Thursday, February 11, 2016

Salt of the Earth

A salt worker in Phetchaburi province walks out of the flats after raking up salt. 

I photograph the salt workers of Thailand's gulf coast every year. I like seeing how things are made, especially something as ubiquitous and taken for granted as salt. There are some small salt mines in northern Thailand and I photographed salt being mined in northern Laos a couple of years ago. But on Thailand's gulf coast, salt is gathered in the traditional way. 

Fields near the ocean (or in this case the Gulf of Siam) are flooded with ocean water and then left to dry out. As the sea water evaporates it leaves behind salt. 
Salt workers walk through an empty warehouse on their way to the fields to harvest salt. 

The last few years I've been photographing salt workers in Samut Sakhon and Samut Songkhram provinces, both very close to Bangkok. We could leave Bangkok about 6AM and still be in the fields at sunrise, which is about 6:45 at this time of year. 

It was very foggy when I went out to photograph the salt this week and when we got to Samut Sakhon I couldn't see across the highway. It would have been almost impossible to photograph the workers. So the person I was working with suggested we keep going down the coast to Phetchaburi province. 
Workers use shovel like things to break up the crystallized salt in one of the fields. 

It was a good call. Although we missed the sunrise, the workers in Phetchaburi start late and we still managed to get to the salt fields before the workers started for the morning. The Samut Sakhon / Samut Songkhram fields are in a rapidly industrializing area (the two provinces are next to each other and the salt fields are in both provinces) every year the fields get smaller and the backgrounds become more cluttered with factories and industrial parks. Every year there are fewer fields to photograph because the land is being sold for industrial use.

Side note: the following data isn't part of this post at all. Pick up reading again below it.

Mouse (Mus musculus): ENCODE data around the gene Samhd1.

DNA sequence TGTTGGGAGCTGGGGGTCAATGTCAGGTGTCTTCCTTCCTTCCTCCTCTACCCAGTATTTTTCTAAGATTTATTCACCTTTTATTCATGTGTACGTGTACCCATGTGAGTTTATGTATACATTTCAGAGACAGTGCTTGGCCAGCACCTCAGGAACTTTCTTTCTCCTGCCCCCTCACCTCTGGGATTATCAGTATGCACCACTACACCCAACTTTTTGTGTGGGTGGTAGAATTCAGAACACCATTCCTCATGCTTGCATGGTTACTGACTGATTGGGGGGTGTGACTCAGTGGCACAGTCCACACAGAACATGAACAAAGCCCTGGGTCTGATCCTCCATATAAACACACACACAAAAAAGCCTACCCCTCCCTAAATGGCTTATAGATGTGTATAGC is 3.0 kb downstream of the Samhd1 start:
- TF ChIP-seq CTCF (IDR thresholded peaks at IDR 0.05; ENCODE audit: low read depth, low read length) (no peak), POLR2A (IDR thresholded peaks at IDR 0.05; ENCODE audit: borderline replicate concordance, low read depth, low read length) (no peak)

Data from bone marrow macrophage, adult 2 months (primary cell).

A worker pushes the salt into piles. 

Phetchaburi is about an hour further away and a little more remote, plus the roads are only two lane (the salt fields in Samut Sakhon are off a six lane divided super highway). The ambiance in Phetchaburi is much more rustic. 

Gathering salt this way is very much a seasonal task. It's done only in the dry season, as the fields dry out. I've been in Samut Sakhon when the harvest was delayed by a couple of weeks because unseasonal December rains made it impossible to gather salt. 
A salt worker pushes salt into his basket. Workers in Phetchaburi carry the salt out of the fields in wicker baskets suspended from their shoulders by a bamboo yoke. It's the way they've harvested salt for centuries. In Samut Sakhon, workers use wheelbarrows to get the salt from the fields to the warehouse. 

It hardly rained at all during last year's rainy season and Thailand is in the midst of a drought. While it's a disaster for rice and fruit farmers, it's a good thing for salt harvesters. Warm dry days and lots of sunshine are perfect "growing conditions" for salt gatherers. 
Women relax in the shade of a salt barn next to a field in Phetchaburi. Most of the workers in Samut Sakhon are migrant workers from Isan. The workers in Phetchaburi told me they were local people. 

Salt producers in Phetchaburi and Samut Sakhon are hoping for a good season this year. In Phetchaburi, they usually gather salt from late January until May. In Samut Sakhon they start a little later (usually late February or early March) and go until May. A salt field owner in Phetchaburi told me it was too early in the season to predict whether or not they would have a good year. But salt workers in Samut Sakhon have told me the drought was good for their harvest and could mean a longer season. 
A worker carries baskets of salt out of the fields...

...While another worker empties his baskets of salt in a warehouse next to the fields. Gathering salt, like so many other agricultural jobs, is brutally hard work. The sun beats down, you're standing in a shallow pool of water that is evaporating around you and you're carrying almost one hundred pounds of wet salt on your back. Think about that the next time you order a margarita with a salted rim. 

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